HHV-6B IE1 inhibits DNA damage signaling pathway leading to genomic instability

Results suggest a possible link between genomic instability and iciHHV-6 associated disease.

Host cells activate a variety of defense mechanisms when they are infected by a virus. Viruses able to inhibit these host cell defense mechanisms are more able to successfully replicate and spread.

A new study from Chu de Québec-Université Laval Research Center examined this dynamic by infecting permissive MOLT-3 cell lines with HHV-6B. Using a series of microscopy- and cytometry-based approaches, the team examined how HHV-6B manipulates cellular factors that safeguard genomic instability in infected cells, as well as how these factors affect HHV-6B genome replication and chromosomal integration.

They noted that HHV-6B infection suppresses one common host defense mechanism: activation of the ataxia-telangiectasia mutated (ATM) serine/threonine protein kinase, which promotes signaling to repair DNA double-strand breaks (DSBs). They further identified immediate-early protein 1 (IE1) as the primary cause of this effect. IE1 achieves this result, in part, by interacting and colocalizing with a complex of meiotic recombination 11 homolog 1 (MRE11) and ATP-binding cassette–ATPase (Rad50) and Nijmegen breakage syndrome protein 1 (NBS1), that triggers the activation of ATM upon the detection of DNA breaks. HHV-6B IE1 localizes to DSBs in an NBS1-dependent manner, and inhibits ATM signaling through its C-terminal domain, thereby inhibiting homology-directed DNA repair (HDR).

The team also found that viral integration of HHV-6B into the host’s telomeres is not strictly dependent on NBS1. This finding was surprising, given that it has been widely assumed that integration occurs through HDR, and that NBS1 is critical to this repair pathway.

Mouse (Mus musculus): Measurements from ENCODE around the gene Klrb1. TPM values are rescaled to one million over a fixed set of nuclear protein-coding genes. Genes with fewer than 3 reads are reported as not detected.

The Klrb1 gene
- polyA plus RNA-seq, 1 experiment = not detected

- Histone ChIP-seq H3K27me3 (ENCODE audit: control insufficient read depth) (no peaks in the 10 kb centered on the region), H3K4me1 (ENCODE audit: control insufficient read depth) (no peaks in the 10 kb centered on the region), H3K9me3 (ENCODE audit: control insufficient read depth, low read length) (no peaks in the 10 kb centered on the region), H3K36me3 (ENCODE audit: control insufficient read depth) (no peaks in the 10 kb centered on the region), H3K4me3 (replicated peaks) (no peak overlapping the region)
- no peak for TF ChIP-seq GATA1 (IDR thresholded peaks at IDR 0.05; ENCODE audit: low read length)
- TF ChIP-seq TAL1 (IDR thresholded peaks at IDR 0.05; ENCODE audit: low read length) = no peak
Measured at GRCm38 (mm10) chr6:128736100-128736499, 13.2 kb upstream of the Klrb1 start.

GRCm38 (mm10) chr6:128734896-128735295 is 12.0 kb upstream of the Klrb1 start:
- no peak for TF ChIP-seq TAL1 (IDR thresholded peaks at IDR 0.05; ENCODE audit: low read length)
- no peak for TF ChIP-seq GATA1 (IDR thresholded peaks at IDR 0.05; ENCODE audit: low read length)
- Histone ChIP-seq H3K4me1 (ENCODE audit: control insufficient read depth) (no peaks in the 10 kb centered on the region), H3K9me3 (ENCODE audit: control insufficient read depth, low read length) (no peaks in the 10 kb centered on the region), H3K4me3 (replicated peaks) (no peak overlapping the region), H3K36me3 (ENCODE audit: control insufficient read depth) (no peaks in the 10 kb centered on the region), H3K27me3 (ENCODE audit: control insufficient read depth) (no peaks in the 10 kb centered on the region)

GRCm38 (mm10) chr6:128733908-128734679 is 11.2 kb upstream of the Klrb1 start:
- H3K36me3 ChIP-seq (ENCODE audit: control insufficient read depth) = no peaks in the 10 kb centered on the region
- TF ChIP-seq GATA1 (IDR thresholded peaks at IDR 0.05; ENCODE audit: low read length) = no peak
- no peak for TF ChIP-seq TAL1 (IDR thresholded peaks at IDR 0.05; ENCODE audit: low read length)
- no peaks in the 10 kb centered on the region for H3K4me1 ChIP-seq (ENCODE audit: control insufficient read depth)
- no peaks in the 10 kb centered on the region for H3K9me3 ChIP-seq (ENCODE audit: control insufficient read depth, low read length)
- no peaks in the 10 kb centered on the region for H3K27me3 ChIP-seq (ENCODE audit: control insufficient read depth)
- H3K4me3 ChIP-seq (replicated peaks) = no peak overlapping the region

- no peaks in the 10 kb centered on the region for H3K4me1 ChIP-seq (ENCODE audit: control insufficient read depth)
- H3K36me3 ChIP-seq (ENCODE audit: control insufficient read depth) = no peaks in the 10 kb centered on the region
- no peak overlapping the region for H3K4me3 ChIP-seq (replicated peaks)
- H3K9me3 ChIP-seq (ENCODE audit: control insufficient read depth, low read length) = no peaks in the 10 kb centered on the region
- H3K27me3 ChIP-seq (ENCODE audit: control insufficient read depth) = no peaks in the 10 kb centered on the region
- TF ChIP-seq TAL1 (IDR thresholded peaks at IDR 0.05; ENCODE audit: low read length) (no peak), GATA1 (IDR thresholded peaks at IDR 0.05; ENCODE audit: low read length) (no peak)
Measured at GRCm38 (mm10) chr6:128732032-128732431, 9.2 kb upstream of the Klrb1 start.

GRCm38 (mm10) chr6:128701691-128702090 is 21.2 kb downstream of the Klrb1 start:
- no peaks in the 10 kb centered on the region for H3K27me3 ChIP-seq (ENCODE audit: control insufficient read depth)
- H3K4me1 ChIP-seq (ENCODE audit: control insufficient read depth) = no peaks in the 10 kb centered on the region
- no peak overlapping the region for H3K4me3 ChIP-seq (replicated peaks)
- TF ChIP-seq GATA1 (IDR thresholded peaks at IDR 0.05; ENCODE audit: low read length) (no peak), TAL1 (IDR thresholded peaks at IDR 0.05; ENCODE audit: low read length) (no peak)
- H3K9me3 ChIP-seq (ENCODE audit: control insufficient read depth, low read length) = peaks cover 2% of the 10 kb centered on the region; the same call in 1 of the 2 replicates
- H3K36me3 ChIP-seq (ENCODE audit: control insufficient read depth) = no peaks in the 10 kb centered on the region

These findings may have relevance to the biological and clinical effects of inherited chromosomally-integrated HHV-6 (iciHHV6). Inherited chromosomally integrated HHV-6 appears to occur more frequently in women with spontaneous abortion (Miura 2021), pre-eclampsia (Gaccioli 2020) and adults with angina pectoris (Gravel 2015) and transplant patients with iciHHV-6 are more likely to develop acute GVHD (Hill 2017). However, the mechanism behind these reported disease associations remain unexplained.  Spontaneous IE1 expression has been detected in the cells of subjects with iciHHV6. This new report raises the possibility that people with iciHHV6 are more likely to have genomic instability, and that this might predispose to the development of iciHHV-6-associated diseases.

 Read the full article: Collin 2024